THE LIBERTARIAN ENTERPRISE
Number 275, June 13, 2004

"The Sovereign in this country is the people themselves"

An Open Letter to George W. Bush
Detention, treatment, and trial of alleged terrorists

by Bill St. Clair
bill@billstclair.com

Special to TLE

12 June, 2004

Mr. President:

The photographs of torture and humiliation of Iraqi prisoners at Abu Ghraib prison have shocked the world. They shocked you as well, as you clearly expressed by saying, "Such practices do not reflect our values." I agree. Such practices appear to be more widespread than one prison in Iraq, however. Prisoners released from Guantanamo Bay have also told stories of torture, deprivation, and humiliation to which no human being should ever be subjected, certainly not at the hands of the United States, the world's moral leader. And more horrific accounts surface every day.

Initially, I was willing to consider these to be isolated instances, the responsibility of a handful of prison guards. But I have concluded that you are at least partially responsible, though not intentionally.

On November 13, 2001, you issued an Executive Order titled "Detention, Treatment, and Trial of Certain Non-Citizens in the War Against Terrorism". Your administration has also treated some U.S. citizens apprehended in the U.S. as "enemy combatants", detaining them secretly without charges, denying Writs of Habeas Corpus. Though you were careful in your Executive Order to specify that suspected terrorists should be treated humanely, the spirit of these policies, heard loud and clear by the men and women in the field, is to create a new class of non-persons with no rights.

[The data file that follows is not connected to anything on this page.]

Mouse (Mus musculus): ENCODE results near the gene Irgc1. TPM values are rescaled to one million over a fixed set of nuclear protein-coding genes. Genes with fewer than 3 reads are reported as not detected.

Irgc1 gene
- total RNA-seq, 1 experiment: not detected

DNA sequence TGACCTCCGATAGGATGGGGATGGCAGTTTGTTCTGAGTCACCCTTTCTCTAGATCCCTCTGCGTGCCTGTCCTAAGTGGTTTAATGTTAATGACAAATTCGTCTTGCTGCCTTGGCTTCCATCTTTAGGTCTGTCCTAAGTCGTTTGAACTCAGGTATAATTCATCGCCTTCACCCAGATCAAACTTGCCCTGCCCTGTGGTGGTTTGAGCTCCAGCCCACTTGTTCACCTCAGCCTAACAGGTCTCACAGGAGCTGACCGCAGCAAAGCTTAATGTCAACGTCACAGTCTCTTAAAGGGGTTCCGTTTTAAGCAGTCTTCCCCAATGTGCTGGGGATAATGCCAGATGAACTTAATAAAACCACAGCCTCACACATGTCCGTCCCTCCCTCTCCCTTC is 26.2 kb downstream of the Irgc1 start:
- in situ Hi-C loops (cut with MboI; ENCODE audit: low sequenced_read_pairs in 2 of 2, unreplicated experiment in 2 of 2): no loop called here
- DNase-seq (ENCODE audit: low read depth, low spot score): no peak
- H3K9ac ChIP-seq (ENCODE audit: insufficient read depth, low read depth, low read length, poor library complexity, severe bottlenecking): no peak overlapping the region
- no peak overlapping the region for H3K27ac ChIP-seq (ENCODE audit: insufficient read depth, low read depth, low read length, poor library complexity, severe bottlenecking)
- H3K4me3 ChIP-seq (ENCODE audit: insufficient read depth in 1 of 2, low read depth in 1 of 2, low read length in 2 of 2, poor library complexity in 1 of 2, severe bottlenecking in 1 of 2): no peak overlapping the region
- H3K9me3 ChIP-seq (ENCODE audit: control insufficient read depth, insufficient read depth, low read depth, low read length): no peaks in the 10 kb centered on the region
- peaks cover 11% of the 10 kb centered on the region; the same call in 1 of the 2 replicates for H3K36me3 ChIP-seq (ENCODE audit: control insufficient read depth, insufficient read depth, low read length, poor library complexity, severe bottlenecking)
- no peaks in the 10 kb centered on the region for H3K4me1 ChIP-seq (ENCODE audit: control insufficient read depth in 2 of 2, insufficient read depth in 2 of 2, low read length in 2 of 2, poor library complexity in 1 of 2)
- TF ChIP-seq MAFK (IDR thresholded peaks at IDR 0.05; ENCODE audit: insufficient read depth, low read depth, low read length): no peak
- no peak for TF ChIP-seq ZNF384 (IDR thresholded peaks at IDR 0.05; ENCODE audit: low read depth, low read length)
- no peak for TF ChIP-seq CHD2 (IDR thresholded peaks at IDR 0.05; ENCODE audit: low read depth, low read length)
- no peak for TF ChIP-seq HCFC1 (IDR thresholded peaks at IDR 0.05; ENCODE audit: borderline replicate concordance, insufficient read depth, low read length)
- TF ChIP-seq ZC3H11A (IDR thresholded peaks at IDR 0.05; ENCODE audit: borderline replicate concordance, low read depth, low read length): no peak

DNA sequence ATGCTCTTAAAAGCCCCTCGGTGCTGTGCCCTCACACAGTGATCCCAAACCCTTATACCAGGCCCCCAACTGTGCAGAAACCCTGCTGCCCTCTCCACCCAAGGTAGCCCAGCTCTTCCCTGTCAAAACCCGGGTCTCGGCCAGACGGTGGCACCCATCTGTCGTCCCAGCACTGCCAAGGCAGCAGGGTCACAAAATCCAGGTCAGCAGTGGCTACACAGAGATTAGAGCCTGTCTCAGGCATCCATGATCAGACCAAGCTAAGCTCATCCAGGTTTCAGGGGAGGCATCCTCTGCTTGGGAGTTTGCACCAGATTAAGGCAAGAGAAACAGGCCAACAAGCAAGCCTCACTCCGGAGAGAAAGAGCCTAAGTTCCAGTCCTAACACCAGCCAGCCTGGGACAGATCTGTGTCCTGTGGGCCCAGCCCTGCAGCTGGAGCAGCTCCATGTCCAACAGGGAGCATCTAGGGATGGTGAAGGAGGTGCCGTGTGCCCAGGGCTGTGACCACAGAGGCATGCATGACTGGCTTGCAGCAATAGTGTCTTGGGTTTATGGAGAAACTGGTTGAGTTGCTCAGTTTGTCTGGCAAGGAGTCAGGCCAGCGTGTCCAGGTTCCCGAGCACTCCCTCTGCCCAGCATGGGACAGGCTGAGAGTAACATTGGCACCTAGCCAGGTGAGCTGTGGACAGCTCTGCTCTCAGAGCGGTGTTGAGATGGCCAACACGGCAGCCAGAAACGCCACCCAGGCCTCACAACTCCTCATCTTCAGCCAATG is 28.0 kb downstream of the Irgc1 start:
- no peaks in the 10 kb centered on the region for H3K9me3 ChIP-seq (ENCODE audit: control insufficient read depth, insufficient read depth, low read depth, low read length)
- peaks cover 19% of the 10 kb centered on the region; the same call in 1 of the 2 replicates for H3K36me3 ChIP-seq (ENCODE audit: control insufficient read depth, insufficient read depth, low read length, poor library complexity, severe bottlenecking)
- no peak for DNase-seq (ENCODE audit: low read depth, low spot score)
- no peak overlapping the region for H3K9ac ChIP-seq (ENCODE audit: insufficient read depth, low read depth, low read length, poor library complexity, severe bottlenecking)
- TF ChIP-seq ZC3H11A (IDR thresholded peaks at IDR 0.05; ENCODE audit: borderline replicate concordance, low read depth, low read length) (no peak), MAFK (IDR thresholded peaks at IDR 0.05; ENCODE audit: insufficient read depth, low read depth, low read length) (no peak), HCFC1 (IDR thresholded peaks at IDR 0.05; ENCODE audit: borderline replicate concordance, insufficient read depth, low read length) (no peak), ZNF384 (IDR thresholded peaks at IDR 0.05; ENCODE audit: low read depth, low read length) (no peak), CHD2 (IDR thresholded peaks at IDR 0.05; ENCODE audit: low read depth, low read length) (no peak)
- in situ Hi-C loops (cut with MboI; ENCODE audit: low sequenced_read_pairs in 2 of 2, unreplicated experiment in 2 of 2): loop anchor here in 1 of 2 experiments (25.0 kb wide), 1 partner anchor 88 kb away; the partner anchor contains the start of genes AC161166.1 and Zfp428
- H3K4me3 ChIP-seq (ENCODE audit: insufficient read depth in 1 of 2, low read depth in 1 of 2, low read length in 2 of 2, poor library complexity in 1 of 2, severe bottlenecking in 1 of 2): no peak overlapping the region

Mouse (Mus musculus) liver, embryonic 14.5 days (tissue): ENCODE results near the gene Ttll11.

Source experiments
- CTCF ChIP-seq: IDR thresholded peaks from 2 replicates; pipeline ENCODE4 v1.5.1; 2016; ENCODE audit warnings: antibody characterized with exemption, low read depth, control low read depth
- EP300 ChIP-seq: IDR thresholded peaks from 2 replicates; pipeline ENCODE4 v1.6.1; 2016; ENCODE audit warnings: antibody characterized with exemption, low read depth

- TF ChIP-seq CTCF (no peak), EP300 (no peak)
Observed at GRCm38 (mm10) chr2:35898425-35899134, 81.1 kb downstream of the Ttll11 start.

Mr. President, these practices turn the Sixth Amendment on its head. They deny the fundamental rights of the accused to a speedy trial by an impartial jury, to be informed of the charges against them, and to confront witnesses. Such practices do not reflect our values.

Torturing a man, dishonoring his religion, degrading his humanity, is a horrible crime, inexcusable, unjustifiable, Satan's work. I hope that you do not want yourself or America to be associated with this in any way. I hope that you immediately make it crystal clear that all prisoners of war will henceforth be treated in accord with the Geneva Conventions and that all suspected criminals apprehended within the United States, alleged terrorist or not, citizen or not, will be afforded their usual Sixth Amendment rights.

Before being informed of your unintentional complicity in the atrocities at Abu Ghraib and Guantanamo Bay, you were only morally responsible for them; the matter was between you and your conscience. If you do not now make rapid changes in the U.S. policy for handling suspected terrorists, and these atrocities recur, you will be criminally responsible.

Sincerely,
Bill St. Clair



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